century association biographical archive

Earliest Members of the Century Association

View all members

Francis M. Weld


Centurion, 1914–1949

Full Name Francis Minot Weld

Born 18 February 1875 in New York (Manhattan), New York

Died 1 November 1949 in Washington, District of Columbia

View Burial Information

Proposed by John Greenough and Theodore C. Janeway

Elected 5 December 1914 at age thirty-nine

Archivist’s Note: Son of Francis M. Weld; brother of C. Minot Weld; brother-in-law of Harold T. White; father of David Weld

Century Memorial

Francis Minot Weld. [Born] 1875. Banker. Thirty-five years a Centurion, fifteen years a member of our Investment Committee.

Frank Weld disdained the rôle of patriotic banker in the First World War and at forty-two was a captain of infantry in the trenches of France, brevetted major in the lines, wounded in action, decorated with the Silver Star and the Purple Heart.

During World War II, well past the Army retiring age, he added to his many civic responsibilities the arduous service as commanding officer of the Manhattan Division of the City Patrol Corps, that obscure, completely unpublicized but vitally important volunteer outfit that was the reserve of the overworked N.Y. Police force.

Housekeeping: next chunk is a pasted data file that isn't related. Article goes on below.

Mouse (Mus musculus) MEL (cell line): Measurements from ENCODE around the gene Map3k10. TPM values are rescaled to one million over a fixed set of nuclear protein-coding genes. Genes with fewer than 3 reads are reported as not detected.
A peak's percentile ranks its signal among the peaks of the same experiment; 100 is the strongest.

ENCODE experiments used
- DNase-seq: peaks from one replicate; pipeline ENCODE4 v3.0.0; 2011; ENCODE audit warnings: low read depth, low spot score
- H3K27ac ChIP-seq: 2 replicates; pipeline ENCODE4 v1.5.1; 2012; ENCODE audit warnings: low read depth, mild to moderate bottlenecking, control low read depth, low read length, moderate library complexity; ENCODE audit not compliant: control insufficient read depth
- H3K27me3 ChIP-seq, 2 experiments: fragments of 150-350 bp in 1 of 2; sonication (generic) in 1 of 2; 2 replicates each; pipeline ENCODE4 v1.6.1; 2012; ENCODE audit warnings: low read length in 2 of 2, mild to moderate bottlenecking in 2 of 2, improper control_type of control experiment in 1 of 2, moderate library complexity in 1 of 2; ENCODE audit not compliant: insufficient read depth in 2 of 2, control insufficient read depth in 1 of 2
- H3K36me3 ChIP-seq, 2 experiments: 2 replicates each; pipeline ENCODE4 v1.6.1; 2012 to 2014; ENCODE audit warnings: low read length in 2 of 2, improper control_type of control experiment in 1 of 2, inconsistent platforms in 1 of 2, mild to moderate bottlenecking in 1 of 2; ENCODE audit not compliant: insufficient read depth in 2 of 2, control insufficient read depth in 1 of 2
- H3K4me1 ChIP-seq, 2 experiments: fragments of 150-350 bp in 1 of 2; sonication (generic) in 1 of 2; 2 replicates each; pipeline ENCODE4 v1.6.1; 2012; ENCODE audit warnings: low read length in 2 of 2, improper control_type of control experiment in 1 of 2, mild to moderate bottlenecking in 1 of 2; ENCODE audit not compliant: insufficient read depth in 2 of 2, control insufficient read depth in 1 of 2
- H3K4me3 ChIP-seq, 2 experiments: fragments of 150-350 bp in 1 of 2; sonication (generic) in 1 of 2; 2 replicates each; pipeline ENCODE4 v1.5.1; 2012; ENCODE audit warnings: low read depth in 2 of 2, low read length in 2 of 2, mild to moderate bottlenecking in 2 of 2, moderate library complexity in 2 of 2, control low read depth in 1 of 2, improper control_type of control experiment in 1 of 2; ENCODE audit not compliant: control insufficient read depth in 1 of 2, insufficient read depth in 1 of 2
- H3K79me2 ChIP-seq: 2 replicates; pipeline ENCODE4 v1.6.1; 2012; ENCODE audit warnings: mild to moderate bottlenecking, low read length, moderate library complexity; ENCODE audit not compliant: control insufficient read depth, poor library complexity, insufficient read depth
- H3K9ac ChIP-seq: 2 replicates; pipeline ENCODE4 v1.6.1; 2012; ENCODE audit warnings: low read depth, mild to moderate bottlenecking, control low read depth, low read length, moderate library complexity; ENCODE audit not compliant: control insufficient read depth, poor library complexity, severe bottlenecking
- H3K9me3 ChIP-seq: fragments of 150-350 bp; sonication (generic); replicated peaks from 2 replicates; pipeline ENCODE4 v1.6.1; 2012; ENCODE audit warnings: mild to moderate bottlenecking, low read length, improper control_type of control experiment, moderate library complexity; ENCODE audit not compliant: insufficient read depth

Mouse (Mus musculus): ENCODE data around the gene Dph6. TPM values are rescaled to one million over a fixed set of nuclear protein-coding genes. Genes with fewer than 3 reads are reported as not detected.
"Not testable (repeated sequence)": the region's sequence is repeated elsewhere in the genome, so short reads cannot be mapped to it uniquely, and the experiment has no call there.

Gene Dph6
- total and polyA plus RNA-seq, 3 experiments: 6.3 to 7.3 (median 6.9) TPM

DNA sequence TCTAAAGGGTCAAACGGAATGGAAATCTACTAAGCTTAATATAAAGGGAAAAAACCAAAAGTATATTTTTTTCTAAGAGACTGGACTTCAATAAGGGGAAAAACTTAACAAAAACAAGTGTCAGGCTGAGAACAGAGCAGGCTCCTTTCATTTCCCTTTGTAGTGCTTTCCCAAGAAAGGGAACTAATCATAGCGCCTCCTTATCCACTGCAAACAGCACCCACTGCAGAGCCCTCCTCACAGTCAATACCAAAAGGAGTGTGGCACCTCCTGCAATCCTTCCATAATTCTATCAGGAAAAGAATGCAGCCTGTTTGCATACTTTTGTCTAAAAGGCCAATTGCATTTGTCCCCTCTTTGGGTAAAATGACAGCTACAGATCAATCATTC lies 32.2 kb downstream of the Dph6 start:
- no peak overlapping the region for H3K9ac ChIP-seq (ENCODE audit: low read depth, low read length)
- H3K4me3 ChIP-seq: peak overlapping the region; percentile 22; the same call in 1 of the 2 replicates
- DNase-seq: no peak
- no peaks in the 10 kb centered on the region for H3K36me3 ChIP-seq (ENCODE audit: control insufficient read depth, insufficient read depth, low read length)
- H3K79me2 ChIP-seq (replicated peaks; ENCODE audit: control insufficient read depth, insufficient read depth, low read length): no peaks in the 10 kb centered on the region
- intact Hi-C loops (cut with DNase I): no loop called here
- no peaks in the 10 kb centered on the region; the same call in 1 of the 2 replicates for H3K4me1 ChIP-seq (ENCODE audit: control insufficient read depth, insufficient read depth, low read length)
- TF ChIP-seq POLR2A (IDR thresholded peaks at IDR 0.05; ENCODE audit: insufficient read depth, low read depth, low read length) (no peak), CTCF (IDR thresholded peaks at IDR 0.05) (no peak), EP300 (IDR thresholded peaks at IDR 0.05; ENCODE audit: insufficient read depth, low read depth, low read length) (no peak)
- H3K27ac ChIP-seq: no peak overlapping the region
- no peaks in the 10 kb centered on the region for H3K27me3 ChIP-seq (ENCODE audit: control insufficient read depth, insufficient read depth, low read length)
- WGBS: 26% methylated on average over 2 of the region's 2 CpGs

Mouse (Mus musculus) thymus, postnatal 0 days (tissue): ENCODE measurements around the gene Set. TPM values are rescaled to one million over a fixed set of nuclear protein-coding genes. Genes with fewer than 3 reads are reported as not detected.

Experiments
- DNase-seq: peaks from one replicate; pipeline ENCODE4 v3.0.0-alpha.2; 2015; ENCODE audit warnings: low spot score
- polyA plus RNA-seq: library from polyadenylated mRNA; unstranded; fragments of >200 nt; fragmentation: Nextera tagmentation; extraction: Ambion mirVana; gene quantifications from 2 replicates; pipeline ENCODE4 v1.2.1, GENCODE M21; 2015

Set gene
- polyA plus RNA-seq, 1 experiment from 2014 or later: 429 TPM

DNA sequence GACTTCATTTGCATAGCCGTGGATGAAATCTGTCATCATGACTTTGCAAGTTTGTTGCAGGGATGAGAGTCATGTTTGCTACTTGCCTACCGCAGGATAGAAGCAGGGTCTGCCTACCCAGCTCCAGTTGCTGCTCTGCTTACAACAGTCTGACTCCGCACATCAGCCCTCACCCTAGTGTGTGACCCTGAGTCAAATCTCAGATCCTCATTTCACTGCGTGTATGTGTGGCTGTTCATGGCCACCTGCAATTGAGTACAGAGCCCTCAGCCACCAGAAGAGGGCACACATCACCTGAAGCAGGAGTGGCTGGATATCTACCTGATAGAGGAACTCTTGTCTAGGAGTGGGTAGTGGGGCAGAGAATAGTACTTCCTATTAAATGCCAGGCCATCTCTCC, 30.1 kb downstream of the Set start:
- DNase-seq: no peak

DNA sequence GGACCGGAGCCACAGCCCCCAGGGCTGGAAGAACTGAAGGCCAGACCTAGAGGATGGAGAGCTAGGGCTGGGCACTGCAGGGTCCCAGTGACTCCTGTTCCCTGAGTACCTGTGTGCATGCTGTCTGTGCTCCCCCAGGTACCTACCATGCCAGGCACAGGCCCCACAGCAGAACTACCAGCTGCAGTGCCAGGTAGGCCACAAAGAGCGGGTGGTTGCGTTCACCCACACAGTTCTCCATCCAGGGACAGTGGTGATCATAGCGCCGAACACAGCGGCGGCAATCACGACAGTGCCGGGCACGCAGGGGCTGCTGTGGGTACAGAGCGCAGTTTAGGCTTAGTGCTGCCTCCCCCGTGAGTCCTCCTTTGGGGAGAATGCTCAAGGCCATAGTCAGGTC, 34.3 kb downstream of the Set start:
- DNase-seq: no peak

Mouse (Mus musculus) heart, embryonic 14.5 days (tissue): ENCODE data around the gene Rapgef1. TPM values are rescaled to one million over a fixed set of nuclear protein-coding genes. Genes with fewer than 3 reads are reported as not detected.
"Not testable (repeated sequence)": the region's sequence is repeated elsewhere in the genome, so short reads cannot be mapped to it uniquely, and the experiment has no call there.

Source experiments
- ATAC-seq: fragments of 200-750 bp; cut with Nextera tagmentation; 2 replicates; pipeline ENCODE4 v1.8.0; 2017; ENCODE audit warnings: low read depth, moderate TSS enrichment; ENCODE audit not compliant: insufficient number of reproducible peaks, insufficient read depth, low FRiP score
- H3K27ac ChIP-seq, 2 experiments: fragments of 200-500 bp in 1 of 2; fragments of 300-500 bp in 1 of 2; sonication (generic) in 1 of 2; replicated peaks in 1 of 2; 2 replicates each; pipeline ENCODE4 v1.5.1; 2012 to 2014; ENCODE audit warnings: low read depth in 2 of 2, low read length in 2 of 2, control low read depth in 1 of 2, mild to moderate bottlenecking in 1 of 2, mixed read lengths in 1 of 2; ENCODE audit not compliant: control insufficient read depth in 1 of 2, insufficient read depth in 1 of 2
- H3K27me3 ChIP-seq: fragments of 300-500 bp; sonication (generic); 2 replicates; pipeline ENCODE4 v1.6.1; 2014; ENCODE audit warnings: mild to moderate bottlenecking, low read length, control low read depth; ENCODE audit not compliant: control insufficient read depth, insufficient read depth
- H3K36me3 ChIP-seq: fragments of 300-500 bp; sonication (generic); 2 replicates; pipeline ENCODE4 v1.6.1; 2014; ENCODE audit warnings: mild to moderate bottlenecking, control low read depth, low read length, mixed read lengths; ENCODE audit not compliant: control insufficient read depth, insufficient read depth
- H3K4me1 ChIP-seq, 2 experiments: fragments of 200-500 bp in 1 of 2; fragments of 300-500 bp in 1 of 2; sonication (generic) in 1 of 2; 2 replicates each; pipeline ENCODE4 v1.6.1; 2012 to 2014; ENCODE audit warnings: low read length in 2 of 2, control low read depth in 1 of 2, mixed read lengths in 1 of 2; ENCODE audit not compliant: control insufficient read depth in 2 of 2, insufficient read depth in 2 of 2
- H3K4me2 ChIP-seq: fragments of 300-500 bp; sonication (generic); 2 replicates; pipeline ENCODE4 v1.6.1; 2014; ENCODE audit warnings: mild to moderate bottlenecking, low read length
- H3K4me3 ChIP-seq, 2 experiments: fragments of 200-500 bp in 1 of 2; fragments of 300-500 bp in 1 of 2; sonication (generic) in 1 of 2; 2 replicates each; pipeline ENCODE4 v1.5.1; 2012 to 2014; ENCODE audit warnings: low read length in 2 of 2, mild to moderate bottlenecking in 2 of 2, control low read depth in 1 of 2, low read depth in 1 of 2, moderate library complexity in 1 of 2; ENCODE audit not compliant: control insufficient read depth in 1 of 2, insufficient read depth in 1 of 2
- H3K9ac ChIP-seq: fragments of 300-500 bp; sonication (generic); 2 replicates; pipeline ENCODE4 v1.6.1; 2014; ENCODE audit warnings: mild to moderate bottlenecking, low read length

This was Frank Weld. He rolled up his sleeves and quietly went to work wherever help was needed, with an old-school courtesy that was wholly of his nature.

His outstanding characteristic was his enthusiasm. In whatever he did, always the evidence of deep, absorbing interest was manifest. It was the same in his civic and charitable work, in his business, in his responsiveness to friends, in his eagerness for games. And all of this was without any clamor: his helpfulness glowed with a steady flame. Helpful work to him was not a chore, but a privilege, and happy were all who worked with him.

We walked out of our Investment Committee meeting into a cool bright Autumn day—Frank Weld, Ray Morris, Frank Kirkbride, Paul Kieffer and I—and the next thing we knew he was dead, killed in an airplane crash. Courtly, enthusiastic, courageous, Frank Weld could not be dead; but alas! he was, he was.

Source: Henry Allen Moe Papers, Mss.B.M722. Reproduced by permission of American Philosophical Society Library & Museum, Philadelphia

Henry Allen Moe
Henry Allen Moe Papers, 1949 Memorials